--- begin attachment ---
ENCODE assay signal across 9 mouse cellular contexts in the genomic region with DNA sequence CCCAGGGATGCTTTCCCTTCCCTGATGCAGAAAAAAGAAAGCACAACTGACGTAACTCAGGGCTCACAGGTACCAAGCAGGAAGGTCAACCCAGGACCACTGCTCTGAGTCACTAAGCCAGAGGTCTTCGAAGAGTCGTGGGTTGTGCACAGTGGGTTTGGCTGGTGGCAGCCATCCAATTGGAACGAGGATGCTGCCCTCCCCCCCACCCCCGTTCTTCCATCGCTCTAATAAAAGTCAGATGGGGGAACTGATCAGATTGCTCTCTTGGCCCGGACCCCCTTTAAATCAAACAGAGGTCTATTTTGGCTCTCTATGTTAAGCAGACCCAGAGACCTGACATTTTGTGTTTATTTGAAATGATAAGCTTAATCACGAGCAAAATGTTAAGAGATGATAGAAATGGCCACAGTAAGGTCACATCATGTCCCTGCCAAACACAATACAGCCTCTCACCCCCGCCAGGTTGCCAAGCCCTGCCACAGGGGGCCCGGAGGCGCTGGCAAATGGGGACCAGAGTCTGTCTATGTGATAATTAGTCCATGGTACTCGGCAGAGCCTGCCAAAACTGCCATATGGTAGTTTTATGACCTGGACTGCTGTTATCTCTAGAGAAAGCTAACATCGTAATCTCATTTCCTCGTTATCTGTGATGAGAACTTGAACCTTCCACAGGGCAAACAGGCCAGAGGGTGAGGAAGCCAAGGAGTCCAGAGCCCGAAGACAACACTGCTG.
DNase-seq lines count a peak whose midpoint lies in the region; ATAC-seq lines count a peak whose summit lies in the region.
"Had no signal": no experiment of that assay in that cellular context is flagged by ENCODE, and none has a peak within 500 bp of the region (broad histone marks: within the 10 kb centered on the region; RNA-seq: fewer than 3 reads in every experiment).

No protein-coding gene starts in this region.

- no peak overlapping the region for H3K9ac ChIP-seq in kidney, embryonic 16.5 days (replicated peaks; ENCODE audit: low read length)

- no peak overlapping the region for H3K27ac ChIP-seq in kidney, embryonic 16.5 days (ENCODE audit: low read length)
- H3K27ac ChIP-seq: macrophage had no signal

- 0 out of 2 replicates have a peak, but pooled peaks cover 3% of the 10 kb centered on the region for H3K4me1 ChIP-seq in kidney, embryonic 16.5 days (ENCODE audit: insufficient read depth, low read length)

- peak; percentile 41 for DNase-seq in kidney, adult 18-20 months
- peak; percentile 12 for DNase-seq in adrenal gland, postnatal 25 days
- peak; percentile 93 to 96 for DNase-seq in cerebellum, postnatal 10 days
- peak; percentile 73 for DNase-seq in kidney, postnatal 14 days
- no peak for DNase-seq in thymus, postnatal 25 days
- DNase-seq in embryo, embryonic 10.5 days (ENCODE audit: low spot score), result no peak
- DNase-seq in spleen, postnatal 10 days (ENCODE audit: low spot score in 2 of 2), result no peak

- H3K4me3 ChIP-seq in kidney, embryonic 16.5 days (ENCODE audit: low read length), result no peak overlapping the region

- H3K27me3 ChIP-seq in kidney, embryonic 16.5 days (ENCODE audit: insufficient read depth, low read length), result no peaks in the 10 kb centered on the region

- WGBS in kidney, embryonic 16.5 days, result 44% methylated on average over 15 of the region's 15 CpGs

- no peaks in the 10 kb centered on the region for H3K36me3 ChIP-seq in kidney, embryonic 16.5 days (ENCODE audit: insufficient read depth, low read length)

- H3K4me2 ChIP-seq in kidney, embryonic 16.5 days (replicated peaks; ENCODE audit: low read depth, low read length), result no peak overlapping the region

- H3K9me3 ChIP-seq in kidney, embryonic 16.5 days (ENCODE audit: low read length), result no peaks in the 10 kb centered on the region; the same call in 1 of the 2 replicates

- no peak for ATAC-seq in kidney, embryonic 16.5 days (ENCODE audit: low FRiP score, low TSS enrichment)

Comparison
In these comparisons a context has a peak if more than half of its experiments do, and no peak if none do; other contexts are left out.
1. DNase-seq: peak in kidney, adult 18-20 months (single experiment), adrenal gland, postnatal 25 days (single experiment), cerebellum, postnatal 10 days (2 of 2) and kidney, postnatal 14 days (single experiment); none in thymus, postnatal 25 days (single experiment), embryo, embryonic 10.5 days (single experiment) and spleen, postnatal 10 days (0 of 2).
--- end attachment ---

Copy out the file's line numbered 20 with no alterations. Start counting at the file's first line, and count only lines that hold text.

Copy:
- H3K4me2 ChIP-seq in kidney, embryonic 16.5 days (replicated peaks; ENCODE audit: low read depth, low read length), result no peak overlapping the region